Painful Periods (Dysmenorrhea)


Dysmenorrhea or a painful menstrual period is a condition that refers to the pain and discomfort associated with menstruation. The pain can be of a dull, aching or cramping nature and can be accompanied by constant backache.

Research shows that almost 15% of women have period pains that are severe enough to interfere with their daily activities.

In addition, period pains are quite worse in adolescence and tend to improve, as women get older. In fact, the periods pain for many women reduces considerably after they have had their first baby.

Types of Dysmenorrhea

There are two general types of dysmenorrhea, which include:

i) Primary dysmenorrhea: This refers to the menstrual pain that occurs in otherwise healthy women. This category of pain is not related to any specific problems with the uterus or other pelvic organs.

ii) Secondary dysmenorrhea: This is a menstrual pain associated to some underlying disease or structural abnormality, either within or outside the uterus.

Common Symptoms

Some of the most common symptoms experienced by a majority of women include:

· Nausea

· Vomiting

· Diarrhea/Constipation

· Fainting

· Light-headedness

· Dizziness

· Headaches

· Exhaustion and lethargy

Causative Factors

Secondary dysmennorhoea can be caused by a number of reasons including:

· Premenstrual syndrome (PMS)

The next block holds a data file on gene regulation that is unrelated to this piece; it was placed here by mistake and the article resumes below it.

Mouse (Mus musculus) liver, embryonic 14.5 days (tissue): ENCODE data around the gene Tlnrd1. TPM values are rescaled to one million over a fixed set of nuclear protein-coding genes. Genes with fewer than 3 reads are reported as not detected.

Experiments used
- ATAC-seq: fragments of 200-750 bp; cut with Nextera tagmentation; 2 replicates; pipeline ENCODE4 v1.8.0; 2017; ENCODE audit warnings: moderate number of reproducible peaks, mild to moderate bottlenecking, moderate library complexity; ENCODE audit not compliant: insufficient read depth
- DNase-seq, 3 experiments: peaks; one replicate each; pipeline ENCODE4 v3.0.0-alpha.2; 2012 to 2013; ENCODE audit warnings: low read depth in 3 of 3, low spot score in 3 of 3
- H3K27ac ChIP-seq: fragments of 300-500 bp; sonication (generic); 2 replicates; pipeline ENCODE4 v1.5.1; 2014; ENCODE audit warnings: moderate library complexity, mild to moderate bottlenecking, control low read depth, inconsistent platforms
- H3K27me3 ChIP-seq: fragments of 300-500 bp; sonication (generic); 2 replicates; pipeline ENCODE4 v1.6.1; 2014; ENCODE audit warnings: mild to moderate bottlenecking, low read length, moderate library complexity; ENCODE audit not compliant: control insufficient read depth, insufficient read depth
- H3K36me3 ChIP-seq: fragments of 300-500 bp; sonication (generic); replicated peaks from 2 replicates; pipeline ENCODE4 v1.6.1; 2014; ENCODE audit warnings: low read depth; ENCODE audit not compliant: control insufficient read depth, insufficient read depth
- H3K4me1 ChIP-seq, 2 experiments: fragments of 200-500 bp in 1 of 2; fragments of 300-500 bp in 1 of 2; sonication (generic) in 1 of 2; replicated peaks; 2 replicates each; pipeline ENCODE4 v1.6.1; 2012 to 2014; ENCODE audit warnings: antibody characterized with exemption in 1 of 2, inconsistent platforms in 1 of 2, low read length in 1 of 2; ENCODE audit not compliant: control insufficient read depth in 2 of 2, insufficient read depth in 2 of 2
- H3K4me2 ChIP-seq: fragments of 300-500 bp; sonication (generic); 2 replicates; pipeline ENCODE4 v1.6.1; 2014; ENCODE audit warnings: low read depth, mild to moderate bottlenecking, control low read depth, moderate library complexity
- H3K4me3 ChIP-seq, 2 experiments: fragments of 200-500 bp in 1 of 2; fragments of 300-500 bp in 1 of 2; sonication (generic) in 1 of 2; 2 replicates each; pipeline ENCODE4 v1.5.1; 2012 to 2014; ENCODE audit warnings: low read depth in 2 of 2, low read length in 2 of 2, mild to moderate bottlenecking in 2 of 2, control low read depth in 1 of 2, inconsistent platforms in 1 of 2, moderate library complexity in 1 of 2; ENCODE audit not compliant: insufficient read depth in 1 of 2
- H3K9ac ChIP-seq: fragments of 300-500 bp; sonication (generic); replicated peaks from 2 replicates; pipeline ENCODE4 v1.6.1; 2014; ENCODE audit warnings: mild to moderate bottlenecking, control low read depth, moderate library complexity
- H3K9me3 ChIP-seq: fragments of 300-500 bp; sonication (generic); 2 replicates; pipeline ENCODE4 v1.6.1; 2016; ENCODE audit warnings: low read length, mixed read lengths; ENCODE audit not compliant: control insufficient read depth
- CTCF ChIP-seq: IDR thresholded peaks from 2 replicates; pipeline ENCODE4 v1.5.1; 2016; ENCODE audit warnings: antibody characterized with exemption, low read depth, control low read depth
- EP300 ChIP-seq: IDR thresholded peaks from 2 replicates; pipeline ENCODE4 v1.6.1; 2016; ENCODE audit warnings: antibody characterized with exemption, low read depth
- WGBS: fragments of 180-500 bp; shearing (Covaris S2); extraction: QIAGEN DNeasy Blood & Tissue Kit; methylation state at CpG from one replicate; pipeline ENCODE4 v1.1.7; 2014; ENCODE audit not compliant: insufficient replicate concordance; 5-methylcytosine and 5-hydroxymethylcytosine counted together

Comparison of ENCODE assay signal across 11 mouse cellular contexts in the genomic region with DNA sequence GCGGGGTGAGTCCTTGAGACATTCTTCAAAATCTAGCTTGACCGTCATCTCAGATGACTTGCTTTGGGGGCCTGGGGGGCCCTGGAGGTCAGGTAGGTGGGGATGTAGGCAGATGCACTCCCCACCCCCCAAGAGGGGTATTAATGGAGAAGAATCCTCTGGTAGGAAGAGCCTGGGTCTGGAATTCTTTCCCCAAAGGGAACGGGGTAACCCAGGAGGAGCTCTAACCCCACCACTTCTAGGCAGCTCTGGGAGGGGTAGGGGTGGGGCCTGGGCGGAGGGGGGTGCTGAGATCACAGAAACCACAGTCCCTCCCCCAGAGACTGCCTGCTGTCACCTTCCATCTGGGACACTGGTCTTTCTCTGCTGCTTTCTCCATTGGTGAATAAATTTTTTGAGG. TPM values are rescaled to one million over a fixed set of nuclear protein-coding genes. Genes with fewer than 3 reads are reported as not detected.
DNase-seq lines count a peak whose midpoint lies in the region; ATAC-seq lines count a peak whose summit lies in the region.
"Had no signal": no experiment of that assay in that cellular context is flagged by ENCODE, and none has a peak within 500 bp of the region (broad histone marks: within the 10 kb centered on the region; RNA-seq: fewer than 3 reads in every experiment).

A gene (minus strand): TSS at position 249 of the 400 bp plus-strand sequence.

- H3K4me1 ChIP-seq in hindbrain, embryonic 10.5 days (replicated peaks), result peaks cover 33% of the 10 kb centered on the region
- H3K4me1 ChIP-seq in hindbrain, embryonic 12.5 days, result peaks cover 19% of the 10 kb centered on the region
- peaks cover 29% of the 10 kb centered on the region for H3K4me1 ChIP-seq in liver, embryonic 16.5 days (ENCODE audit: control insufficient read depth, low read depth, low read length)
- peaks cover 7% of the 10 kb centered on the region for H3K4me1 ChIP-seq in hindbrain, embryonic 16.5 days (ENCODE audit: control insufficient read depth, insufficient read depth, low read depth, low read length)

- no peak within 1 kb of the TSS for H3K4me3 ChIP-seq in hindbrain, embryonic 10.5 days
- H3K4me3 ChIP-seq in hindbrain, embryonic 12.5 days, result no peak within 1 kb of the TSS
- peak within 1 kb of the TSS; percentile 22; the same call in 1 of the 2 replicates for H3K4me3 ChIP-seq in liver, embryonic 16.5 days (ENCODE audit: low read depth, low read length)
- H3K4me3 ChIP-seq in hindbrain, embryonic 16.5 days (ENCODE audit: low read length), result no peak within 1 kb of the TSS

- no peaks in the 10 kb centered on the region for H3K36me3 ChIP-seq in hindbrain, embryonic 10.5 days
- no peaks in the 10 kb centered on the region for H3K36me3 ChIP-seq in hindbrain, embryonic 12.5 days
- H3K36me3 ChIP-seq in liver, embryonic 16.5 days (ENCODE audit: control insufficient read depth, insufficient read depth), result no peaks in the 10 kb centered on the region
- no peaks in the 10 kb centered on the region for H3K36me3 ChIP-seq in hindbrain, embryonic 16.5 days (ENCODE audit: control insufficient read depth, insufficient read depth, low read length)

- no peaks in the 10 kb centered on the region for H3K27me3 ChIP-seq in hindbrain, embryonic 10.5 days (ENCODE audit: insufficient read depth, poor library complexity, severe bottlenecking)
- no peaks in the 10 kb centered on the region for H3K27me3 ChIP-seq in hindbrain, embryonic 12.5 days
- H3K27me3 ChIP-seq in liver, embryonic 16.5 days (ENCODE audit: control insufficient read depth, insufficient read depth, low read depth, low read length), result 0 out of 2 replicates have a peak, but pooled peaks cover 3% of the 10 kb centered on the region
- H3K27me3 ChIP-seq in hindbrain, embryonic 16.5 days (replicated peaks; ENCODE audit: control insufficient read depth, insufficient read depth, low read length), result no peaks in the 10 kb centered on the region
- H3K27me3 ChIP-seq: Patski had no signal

· Stress and anxiety

· Endometriosis

· Pelvic inflammatory disease

· Sexually transmitted diseases

· Fibroids

· Ovarian cysts

· Intrauterine Device (IUD)

Management of Painful Periods

This may include:

A) Home care

These are generally the first set of measures adopted by most of the women. The main self-care home remedies include:

· Apply a heating pad to the lower abdomen

· Take warm showers or baths

· Drink warm beverages

· Do light circular massage with your fingertips around the lower abdomen

· Walk or exercise regularly

· Follow a diet rich in complex carbohydrates (whole grains, fruits and vegetables), but low in salt, sugar, alcohol and caffeine

· Eat light but frequently

· Practice relaxation techniques

· Lie on your side with knees bent

B) Medications

These are prescribed in case the self-care measures do not work. The main medications that are prescribed include:

· Stronger anti-inflammatories, such as diclofenac

· Stronger pain relievers

· Oral Contraceptive pill (OCP)

· Antibiotics

· Antidepressants

C) Supplements

The below nutritional supplements should be taken over a period of three months, after which the improvements should be reassessed.

· Multivitamin and Minerals

· Vitamin B6

· Vitamin B1

· Vitamin B12

· Vitamin E

· Vitamin C and bioflavonoid

· Magnesium

· Zinc

· Essential Fatty Acids (EFAs)

· Bromelain

When to seek medical help

Though medical intervention can be sought for intense period pain, there are certain symptoms that need immediate medical attention. These include:

· bleeding between periods

· bleeding after intercourse

· pain during or after intercourse

· unusually heavy periods